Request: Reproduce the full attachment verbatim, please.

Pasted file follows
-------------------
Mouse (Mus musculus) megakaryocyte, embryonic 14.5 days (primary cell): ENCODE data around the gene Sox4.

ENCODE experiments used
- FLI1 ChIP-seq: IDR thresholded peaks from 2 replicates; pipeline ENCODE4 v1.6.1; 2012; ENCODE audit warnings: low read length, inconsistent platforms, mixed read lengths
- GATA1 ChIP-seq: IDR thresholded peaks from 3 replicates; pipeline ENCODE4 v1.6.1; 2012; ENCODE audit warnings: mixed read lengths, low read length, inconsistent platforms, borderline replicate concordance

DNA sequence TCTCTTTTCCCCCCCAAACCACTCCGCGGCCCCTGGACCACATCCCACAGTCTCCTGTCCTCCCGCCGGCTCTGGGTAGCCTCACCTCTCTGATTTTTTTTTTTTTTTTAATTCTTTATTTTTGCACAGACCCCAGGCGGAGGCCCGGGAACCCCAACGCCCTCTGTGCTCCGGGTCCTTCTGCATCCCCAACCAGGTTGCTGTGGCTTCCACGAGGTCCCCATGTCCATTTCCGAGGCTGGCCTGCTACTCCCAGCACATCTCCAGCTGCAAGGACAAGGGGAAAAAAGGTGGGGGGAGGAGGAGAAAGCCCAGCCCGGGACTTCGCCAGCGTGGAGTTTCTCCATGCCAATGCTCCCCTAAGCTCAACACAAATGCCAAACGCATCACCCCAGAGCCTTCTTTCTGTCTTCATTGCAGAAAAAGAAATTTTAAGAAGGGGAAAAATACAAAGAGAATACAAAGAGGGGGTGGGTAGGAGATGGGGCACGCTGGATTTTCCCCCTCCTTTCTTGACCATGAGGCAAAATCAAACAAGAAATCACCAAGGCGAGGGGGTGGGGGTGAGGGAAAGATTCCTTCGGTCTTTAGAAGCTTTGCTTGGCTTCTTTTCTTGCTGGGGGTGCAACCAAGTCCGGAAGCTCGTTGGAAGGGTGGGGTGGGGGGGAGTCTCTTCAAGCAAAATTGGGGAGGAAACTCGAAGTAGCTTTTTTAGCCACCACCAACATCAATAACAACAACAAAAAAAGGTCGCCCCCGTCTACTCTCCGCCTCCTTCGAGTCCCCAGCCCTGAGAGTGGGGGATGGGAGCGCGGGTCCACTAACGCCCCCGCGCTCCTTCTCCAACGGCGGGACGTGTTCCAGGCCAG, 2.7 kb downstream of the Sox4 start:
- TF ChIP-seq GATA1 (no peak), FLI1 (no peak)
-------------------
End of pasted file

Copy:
Mouse (Mus musculus) megakaryocyte, embryonic 14.5 days (primary cell): ENCODE data around the gene Sox4.

ENCODE experiments used
- FLI1 ChIP-seq: IDR thresholded peaks from 2 replicates; pipeline ENCODE4 v1.6.1; 2012; ENCODE audit warnings: low read length, inconsistent platforms, mixed read lengths
- GATA1 ChIP-seq: IDR thresholded peaks from 3 replicates; pipeline ENCODE4 v1.6.1; 2012; ENCODE audit warnings: mixed read lengths, low read length, inconsistent platforms, borderline replicate concordance

DNA sequence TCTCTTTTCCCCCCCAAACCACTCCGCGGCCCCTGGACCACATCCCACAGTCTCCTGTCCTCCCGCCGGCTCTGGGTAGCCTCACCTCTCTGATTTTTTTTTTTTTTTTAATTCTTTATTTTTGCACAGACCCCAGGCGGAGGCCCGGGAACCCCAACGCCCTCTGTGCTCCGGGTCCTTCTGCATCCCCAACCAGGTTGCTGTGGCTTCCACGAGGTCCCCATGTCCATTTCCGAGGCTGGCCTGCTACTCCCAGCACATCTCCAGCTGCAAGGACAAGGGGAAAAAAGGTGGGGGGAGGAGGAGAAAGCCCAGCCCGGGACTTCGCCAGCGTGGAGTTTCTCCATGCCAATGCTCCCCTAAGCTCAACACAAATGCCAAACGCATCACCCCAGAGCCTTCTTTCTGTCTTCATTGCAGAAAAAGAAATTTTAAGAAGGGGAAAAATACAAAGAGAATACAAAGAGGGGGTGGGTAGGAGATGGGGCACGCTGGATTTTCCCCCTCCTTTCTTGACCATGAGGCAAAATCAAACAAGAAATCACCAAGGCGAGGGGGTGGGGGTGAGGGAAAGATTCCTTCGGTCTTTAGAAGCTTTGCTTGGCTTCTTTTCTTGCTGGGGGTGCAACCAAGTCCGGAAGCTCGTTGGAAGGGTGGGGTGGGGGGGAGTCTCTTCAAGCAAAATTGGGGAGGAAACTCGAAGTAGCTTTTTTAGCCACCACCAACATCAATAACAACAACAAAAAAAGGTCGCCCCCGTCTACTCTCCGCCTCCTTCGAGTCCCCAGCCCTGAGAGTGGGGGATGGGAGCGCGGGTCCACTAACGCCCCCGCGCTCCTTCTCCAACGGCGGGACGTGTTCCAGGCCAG, 2.7 kb downstream of the Sox4 start:
- TF ChIP-seq GATA1 (no peak), FLI1 (no peak)